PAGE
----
Norfolk Southern Railway Company v. International Association of Sheet Metal, Air, Rail and Transportation Workers-Transportation Division et al

Filing 45

ORDER granting in part and denying in part Defendant's 36 Motion to Compel--Signed by Magistrate Judge Anthony P. Patti. (MWil)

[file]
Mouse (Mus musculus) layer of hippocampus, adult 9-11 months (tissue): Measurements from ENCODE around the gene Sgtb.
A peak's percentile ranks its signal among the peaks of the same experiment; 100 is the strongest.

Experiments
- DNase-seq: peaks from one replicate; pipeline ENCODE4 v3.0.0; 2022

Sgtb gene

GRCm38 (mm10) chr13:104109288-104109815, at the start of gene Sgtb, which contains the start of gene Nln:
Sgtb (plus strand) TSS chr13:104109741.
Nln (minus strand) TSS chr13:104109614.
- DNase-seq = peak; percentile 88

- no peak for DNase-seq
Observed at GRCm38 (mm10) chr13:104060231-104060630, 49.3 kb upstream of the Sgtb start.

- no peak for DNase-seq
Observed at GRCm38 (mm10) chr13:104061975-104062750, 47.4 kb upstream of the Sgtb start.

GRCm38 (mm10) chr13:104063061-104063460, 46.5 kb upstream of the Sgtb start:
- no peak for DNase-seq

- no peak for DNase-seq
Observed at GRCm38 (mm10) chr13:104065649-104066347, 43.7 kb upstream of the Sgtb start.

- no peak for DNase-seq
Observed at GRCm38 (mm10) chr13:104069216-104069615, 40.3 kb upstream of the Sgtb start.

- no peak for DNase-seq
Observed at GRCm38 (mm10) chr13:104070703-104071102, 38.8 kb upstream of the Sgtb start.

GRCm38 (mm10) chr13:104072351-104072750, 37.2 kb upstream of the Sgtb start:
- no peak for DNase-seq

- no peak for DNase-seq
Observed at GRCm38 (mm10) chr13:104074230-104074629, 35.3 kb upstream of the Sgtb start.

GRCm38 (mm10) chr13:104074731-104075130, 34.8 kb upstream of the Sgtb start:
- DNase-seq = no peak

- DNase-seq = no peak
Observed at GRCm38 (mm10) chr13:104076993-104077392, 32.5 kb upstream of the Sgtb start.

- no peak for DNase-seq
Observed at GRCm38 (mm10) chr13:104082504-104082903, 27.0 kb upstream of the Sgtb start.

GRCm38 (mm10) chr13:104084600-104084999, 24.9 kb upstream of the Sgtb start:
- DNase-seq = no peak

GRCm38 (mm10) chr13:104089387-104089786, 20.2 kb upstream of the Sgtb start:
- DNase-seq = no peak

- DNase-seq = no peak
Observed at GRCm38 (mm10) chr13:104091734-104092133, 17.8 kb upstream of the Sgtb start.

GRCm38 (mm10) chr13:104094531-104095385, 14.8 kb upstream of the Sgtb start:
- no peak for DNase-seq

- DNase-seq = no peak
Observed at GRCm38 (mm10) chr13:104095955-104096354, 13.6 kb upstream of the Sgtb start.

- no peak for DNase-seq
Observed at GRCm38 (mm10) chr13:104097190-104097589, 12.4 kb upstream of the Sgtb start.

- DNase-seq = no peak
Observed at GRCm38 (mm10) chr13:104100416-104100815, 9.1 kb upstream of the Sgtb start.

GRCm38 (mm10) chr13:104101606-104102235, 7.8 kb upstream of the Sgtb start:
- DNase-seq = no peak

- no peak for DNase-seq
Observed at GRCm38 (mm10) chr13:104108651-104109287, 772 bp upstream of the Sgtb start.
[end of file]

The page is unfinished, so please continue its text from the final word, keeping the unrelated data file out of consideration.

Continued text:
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UNITED STATES DISTRICT COURT EASTERN DISTRICT OF MICHIGAN SOUTHERN DIVISION NORFOLK SOUTHERN RAILWAY COMPANY, Plaintiff, Case No. 2:16-cv-14278 District Judge Sean F. Cox Magistrate Judge Anthony P. Patti v. INTERNATIONAL ASSOCIATION OF SHEET METAL, AIR, RAIL AND TRANSPORTATION WORKERS – TRANSPORTATION DIVISION, et al., Defendants. ___________________________________/ ORDER GRANTING IN PART AND DENYING IN PART UNION DEFENDANT’S MOTION TO COMPEL (DE 36) AND EXTENDING THE DISPOSITIVE MOTION DEADLINE TO AUGUST 4, 2017 This matter is before the Court for consideration of Defendant’s motion to compel (DE 36), Plaintiff’s response (DE 39), Defendant’s reply (DE 40), and the parties’ statements of resolved issues (DE 41 and 42). For the reasons that follow, Defendant’s motion is GRANTED IN PART AND DENIED IN PART. I. BACKGROUND This action involves a dispute between Plaintiff, Norfolk Southern Railway Company (“NS”), and the only remaining Defendant, International Association of Sheet Metal, Air, Rail, and Transportation Workers – Transportation Division (“Union”), over whether NS’s plan to use crews based in Toledo, Ohio to implement new rail service between Toledo and three Detroit Edison (“DTE”) plants in Michigan violates the terms of their collective bargaining agreement (“CBA”). The decision to use Ohio-based crews apparently came as a shock to the Union Defendants in Michigan. The dispute in this action is governed by the Railway Labor Act, 45 U.S.C. §§ 151-188 (“RLA”), which differentiates between major and minor CBA disputes, with minor disputes being subject to compulsory and binding arbitration. In this matter, the Court must therefore ultimately determine whether the instant action involves a major or minor dispute. The Supreme Court has described the test to determine whether a dispute is major or minor under the RLA as follows: Where an employer asserts a contractual right to take the contested action, the ensuing dispute is minor if the action is arguably justified by the terms of the parties’ collective-bargaining agreement. Where, in contrast, the employer’s claims are frivolous or obviously insubstantial, the dispute is major. Consol. Rail Corp. v. Ry. Labor Executives’ Ass’n, 491 U.S. 299, 307 (1989). It is under these circumstances that Union Defendant has filed the instant motion. The parties in this matter have engaged in some discovery up to this point in time. The discovery matter at issue involves NS’s contract with DTE and NS’s internal emails relating to that contract. After the parties entered into a stipulated   2 confidentiality agreement, NS provided the Union Defendant with heavily redacted versions of both categories of documents. The Union Defendant asserts that the documents are so heavily redacted that their use is limited, and now seeks a Court order requiring NS to provide unredacted versions. NS opposes the motion, arguing that the redacted portions of the documents are not relevant in the instant matter and could be prejudicial if released. It points to the stipulated confidentiality agreement, in which the Union Defendants agreed to receive redacted versions of the DTE agreement, and asserts that its production complied with both the Union Defendant’s discovery requests and the terms of the confidentiality agreement. This matter came before me for a hearing on June 20, 2017, at which both parties, through counsel, presented their arguments. I took the matter under consideration and ordered that NS provide redacted and unredacted versions of the documents at issue for an in camera review. I received those documents on June 26, 2017 and reviewed them thoroughly. I will address each of the parties’ arguments in turn. II. STANDARD The scope of discovery, which permits a party to obtain “any nonprivileged matter that is relevant to any party’s claim or defense and proportional to the needs of the case, considering the importance of the issues at stake in the action, the   3 amount in controversy, the parties’ relative access to relevant information, the parties’ resources, the importance of the discovery in resolving the issues, and whether the burden or expense of the proposed discovery outweighs its likely benefit,” is always subject to being “limited by court order[,]” and thus, within the sound discretion of the court. Fed. R. Civ. P. 26(b)(1). The Court’s discretion is broad. Bush v. Dictaphone Corp., 161 F.3d 363, 367 (6th Cir. 1998). Further, discovery is more liberal than even the trial setting, as Rule 26(b) allows information that “need not be admissible in evidence” to be discoverable. Fed. R. Civ. P. 26(b)(1). However, the court must also balance the “right to discovery with the need to prevent ‘fishing expeditions.’” Conti v. Am. Axle & Mfg., Inc., 326 F. App’x 900, 907 (6th Cir. 2009) (quoting Bush, 161 F.3d at 367). Rule 37(a) allows a party to move for an order compelling “an answer, designation, production, or inspection” if the opposing party has failed to provide a discovery response. Fed. R. Civ. P. 37(a)(3). III. ANALYSIS A. DTE Agreement Union Defendant made the following request for production of documents, which is currently at issue: 7. Any and all agreements, letters, correspondence or other communication, in whatever form, Plaintiff has, or has entered into, or exchanged with DET to provide the service that is in dispute in this matter.   4 (DE 36-2 at ¶ 7.) The parties negotiated this request and ultimately entered into a stipulated confidentiality agreement, which provides in relevant part that: 1. NS may mark as “CONFIDENTIAL” the DTE Agreement Documents. NS may also designate as “CONFIDENTIAL – ATTORNEYS EYES ONLY” those materials which refer to nonpublic trade secrets of NS or DTE or their affiliates or proprietary information of a confidential nature. Moreover, NS may redact such confidential information bearing no relation to the dispute herein which is proprietary to either it or DTE. By way of example, information related to pricing, penalties and service parameters agreed to by NS and DTE shall be redacted from any documents produced. This would not include any provisions of the DTE Agreement or emails between DTE and NS specifying locations at which NS train crews shall report for duty. (DE 35 at 4, ¶ 1.) As explained by NS’s counsel at the hearing, the redacted version of the DTE agreement was marked as Confidential and no portion was designated as Attorneys Eyes Only. The Court must therefore determine which portions of the DTE agreement are relevant to the issue of whether the instant dispute is major or minor, subject to the provisions of the stipulated confidentiality agreement. Union Defendant is entitled to discovery: regarding any nonprivileged matter that is relevant to any party’s claim or defense and proportional to the needs of the case, considering the importance of issues at stake in the action, the amount in controversy, the parties’ relative access to relevant information, the parties’ resources, the importance of the discovery in resolving the issues, and whether the burden or expense of the proposed discovery outweighs its likely benefit.   5 Fed. R. Civ. P. 26(b). Here, the documents sought are minimal and there is little concern about the burden or expense of the proposed discovery. The main issue centers around the importance of the discovery in resolving the issues. As NS argues, the sole issue in this case is whether its actions are arguably justified by the terms of the CBA. NS asserts that the discovery Union Defendant has requested is irrelevant to the existing dispute because minor disputes “may be conclusively resolved by interpreting the existing agreement.” Consol. Rail Corp., 491 U.S. at 305. In making this argument, NS appears to assert that the dispute over whether this issue is a major or minor one is essentially a non-issue. In fact, NS states exactly that in its response brief, in which it posits that “[t]here can be no real dispute that this case involves a minor dispute that must be resolved through mandatory arbitration procedures of the RLA.” (DE 39 at 26.) However, if that were so, then the Court would have little if anything left to decide, as arbitration would be compulsory. Instead, the Court’s very role in this action—as framed by the requests for declaratory relief in the respective parties’ pleadings (DE 1 and 17)—is making the major/minor dispute decision. Accordingly, Union Defendant is entitled to some additional discovery related to the DTE Agreement. A brief glance at the redacted and unredacted document reveals why Union Defendant is concerned: entire pages are redacted, making it difficult to decipher what is even being discussed and whether or not it could be relevant to determining   6 if NS’s actions were substantially justified or frivolous. (See pages 6, 9, 11, 29, 32, and 34.) However, it is also clear after my in camera review that much of the redacted information, for example, the entirety of page 6, is related to pricing, penalties, and service parameters, as contemplated by the confidentiality agreement. As such, I will not require NS to provide a completely unredacted copy of the document. Based on my scrutiny of the contract, NS is ORDERED to provide, WITHIN FOURTEEN DAYS OF THE DATE OF THIS ORDER, a revised version of the DTE Agreement, unredacting the following sections and designating them Attorneys Eyes Only: 1. Page 3, § 10: the provision between the phrases “successor documents,” and “that do not conflict . . . .” 2. Page 4, § 11: the entire third paragraph must be unredacted. 3. Page 8, § 16: the entire paragraph after “(i) Receiver shall ship or cause to be shipped, pursuant to this Contract.” 4. Page 9, § 16: the first paragraph, starting after “(iii).” 5. Page 9, § 16: the second paragraph, starting after “(iii).” 6. Page 12, § 18: paragraphs (4) and (6). 7. Page 19, § 26: the entire third paragraph. B.   Internal Emails 7 Union Defendant’s following discovery requests, relating to NS’s internal emails, are also at issue: 3. Any and all correspondence relating to the service of the dispute as described in the Complaint, including without limitation, reports, text messages, emails, faxes, and letters sent by any official or employee of NS to any other official or employee of NS. (DE 36-2 at ¶ 3.) 8. Any and all documents and/or agreements, electronic, written or otherwise, that relate or refer to the allegations in the Complaint that support and/or refute any claim made by Plaintiff, including but not limited to internal correspondence or any communications with Defendant or DTE as DTE is defined in the Complaint. (Id. at ¶ 8.) NS again asserts that the redacted information is irrelevant to Union Defendant’s claims. A review of the emails demonstrates that NS largely complied with Union Defendant’s relevant discovery requests in good faith, but only used the “confidential” designation as contemplated by the confidentiality agreement. There are several email provisions that could provide relevant information with respect to Union Defendant’s frivolousness argument, and should cause no prejudice to NS so long as they are designated Attorneys Eyes Only. Accordingly, NS is ordered, WITHIN FOURTEEN DAYS OF THE DATE OF THIS ORDER, to provide Union Defendant with a revised version of its internal emails, unredacting the following sections and designating them Attorneys Eyes Only:   8 1. Bates Stamp 000038: the paragraph beginning “Based on the above information,” must be unredacted from “hotel or back to Toledo” to the end of the paragraph. 2. Bates Stamp 000052: the second bullet point must be unredacted. The same bullet point appears on pages 000055, 000059, and 000064. 3. Bates Stamp 000063: all of the first email and the first bullet point of the December 2, 2016 email must be unredacted. The discovery deadline in this case was JUNE 13, 2017. (DE 32.) Other than the provision of the limited discovery as described in this order, that deadline will not be extended. In contrast, the dispositive motion deadline is hereby extended by three weeks to AUGUST 4, 2017, as the documents to be produced may end up being utilized in the impending motion practice. IT IS SO ORDERED. Dated: June 30, 2017 s/Anthony P. Patti Anthony P. Patti UNITED STATES MAGISTRATE JUDGE I hereby certify that a copy of the foregoing document was sent to parties of record on June 30, 2017, electronically and/or by U.S. Mail. s/Michael Williams Case Manager for the Honorable Anthony P. Patti   9